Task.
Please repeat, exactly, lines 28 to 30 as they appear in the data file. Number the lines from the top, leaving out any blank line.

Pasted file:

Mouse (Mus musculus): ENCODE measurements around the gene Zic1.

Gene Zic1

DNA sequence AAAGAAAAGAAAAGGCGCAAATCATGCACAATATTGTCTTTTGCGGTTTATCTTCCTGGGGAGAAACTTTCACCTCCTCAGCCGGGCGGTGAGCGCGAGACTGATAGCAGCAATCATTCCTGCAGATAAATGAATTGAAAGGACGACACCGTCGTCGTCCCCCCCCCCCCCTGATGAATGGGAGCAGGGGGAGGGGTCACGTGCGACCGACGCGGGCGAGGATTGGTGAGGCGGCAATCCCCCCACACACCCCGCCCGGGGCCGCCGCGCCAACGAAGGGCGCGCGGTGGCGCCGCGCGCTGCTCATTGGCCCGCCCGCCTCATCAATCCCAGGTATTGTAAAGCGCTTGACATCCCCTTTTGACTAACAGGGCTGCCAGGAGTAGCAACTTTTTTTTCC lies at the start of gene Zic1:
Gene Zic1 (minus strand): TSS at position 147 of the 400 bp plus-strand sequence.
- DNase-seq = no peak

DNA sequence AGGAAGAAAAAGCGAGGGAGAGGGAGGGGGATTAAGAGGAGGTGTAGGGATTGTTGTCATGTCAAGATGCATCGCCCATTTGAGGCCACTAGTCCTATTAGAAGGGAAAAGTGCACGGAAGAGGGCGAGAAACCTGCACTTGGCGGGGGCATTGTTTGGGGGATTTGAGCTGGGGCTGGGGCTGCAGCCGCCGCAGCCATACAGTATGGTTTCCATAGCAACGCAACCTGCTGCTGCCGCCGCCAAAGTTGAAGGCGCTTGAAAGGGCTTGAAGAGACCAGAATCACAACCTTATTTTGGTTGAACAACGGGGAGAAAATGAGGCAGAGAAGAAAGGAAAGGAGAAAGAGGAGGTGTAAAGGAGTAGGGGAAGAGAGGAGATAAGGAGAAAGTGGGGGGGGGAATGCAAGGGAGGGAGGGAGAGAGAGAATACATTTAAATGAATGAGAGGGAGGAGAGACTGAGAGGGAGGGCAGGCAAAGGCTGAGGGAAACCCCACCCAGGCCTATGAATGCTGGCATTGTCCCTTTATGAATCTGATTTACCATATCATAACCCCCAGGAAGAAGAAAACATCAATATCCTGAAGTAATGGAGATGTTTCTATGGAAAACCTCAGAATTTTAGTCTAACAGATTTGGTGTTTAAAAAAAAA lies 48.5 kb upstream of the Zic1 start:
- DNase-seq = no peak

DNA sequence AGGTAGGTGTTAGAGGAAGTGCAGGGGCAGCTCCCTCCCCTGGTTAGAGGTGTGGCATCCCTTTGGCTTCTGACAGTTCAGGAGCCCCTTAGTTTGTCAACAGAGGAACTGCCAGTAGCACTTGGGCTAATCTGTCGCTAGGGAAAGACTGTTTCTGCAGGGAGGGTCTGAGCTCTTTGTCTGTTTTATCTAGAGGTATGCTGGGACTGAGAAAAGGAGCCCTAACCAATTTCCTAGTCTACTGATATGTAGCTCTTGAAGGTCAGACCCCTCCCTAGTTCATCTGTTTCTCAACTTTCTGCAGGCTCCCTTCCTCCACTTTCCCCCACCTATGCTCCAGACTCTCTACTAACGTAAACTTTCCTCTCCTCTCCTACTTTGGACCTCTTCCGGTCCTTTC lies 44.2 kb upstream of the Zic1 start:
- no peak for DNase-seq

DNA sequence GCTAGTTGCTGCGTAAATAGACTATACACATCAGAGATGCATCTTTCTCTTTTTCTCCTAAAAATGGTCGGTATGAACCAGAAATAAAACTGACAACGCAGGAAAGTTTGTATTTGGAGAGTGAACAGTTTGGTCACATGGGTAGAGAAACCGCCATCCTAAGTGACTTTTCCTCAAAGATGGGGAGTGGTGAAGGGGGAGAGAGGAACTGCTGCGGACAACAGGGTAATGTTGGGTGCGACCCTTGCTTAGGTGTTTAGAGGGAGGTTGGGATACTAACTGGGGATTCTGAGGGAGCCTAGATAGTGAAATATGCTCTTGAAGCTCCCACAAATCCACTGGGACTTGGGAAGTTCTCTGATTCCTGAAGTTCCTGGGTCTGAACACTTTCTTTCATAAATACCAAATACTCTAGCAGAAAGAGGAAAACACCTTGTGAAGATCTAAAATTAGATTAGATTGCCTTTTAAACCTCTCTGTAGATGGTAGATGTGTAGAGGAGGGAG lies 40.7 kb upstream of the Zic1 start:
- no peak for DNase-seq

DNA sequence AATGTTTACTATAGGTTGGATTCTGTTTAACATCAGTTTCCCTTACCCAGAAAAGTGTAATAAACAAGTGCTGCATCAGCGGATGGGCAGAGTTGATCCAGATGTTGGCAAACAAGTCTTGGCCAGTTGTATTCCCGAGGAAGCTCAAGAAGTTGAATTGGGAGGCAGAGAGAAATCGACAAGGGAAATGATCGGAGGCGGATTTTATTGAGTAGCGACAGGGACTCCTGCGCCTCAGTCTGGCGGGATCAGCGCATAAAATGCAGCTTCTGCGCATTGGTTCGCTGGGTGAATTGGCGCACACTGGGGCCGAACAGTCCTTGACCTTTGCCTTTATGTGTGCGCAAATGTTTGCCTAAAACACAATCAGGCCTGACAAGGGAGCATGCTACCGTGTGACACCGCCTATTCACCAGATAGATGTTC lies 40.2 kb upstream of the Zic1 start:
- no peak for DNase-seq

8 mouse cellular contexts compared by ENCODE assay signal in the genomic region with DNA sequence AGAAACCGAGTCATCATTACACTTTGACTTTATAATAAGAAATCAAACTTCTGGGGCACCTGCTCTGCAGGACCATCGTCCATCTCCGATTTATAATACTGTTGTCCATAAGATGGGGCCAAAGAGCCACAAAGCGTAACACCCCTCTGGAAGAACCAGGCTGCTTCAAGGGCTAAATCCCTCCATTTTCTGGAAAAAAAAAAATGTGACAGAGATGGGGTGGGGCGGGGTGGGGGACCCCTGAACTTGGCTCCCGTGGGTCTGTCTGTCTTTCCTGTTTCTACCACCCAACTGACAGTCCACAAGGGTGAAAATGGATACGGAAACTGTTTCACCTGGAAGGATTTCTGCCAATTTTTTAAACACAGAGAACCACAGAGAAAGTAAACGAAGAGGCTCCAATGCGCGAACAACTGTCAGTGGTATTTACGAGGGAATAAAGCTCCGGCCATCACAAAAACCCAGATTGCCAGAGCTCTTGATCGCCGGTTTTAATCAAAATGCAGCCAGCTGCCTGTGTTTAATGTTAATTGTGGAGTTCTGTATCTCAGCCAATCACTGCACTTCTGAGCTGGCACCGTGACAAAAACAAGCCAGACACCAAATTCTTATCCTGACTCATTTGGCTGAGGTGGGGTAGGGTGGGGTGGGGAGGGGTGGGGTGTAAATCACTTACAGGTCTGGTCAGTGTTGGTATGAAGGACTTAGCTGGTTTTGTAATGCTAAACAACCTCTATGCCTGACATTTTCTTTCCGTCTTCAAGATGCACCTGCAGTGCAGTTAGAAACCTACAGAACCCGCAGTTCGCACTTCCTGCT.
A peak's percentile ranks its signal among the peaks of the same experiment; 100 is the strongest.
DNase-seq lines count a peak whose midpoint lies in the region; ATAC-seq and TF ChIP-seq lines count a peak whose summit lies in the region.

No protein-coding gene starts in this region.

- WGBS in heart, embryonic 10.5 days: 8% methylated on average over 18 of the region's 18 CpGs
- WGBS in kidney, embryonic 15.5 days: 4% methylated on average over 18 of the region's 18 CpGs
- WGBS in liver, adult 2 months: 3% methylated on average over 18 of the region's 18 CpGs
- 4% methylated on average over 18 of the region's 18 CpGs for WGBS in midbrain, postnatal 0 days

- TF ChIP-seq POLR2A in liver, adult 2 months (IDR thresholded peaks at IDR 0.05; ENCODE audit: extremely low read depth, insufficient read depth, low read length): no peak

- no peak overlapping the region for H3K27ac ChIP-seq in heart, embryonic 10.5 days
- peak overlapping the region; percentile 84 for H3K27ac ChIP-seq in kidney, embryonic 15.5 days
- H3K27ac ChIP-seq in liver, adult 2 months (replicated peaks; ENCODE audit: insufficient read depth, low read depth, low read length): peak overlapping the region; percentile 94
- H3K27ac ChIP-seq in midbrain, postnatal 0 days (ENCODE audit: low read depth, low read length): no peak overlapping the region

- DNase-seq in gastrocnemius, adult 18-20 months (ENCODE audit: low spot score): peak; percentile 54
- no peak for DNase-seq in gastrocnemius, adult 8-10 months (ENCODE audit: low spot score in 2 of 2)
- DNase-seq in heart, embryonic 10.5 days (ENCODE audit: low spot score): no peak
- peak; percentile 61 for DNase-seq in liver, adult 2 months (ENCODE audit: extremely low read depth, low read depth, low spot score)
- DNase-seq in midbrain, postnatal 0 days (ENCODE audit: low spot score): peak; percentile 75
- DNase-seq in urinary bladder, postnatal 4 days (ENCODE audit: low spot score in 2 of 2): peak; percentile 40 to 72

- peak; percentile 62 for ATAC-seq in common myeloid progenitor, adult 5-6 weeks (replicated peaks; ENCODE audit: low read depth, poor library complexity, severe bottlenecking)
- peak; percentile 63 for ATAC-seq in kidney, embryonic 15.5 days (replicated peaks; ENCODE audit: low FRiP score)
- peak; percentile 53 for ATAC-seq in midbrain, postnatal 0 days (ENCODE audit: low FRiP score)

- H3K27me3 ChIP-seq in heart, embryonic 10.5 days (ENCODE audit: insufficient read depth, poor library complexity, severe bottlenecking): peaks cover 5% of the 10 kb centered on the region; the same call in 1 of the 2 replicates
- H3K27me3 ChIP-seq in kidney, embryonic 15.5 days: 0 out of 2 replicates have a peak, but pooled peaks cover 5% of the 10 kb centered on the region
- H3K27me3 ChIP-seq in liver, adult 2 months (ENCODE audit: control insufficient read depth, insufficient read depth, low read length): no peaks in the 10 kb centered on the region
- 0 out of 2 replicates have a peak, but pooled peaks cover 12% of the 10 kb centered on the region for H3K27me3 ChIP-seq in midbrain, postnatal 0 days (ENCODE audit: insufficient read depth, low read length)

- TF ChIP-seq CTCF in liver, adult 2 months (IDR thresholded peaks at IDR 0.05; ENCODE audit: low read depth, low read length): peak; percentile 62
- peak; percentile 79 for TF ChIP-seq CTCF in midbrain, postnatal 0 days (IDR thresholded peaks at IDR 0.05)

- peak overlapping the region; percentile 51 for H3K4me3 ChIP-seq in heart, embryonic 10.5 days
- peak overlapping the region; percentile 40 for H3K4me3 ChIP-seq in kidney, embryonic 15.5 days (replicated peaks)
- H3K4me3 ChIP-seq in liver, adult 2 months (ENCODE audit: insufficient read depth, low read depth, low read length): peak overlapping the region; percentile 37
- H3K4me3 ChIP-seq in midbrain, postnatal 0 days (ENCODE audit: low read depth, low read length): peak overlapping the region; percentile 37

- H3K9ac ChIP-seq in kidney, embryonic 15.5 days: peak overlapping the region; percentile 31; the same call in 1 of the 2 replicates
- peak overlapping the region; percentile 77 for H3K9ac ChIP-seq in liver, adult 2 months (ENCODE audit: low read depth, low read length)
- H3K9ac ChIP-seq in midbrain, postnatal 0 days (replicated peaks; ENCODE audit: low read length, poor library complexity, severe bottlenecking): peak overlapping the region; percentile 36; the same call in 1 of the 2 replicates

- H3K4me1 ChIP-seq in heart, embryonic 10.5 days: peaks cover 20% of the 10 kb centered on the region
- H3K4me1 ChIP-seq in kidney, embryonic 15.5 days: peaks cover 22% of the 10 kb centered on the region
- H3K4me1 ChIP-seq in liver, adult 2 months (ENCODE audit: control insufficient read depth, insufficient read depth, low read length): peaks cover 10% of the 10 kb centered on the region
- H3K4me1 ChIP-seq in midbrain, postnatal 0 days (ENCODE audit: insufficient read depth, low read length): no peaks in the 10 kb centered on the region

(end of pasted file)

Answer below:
- no peak for DNase-seq in gastrocnemius, adult 8-10 months (ENCODE audit: low spot score in 2 of 2)
- DNase-seq in heart, embryonic 10.5 days (ENCODE audit: low spot score): no peak
- peak; percentile 61 for DNase-seq in liver, adult 2 months (ENCODE audit: extremely low read depth, low read depth, low spot score)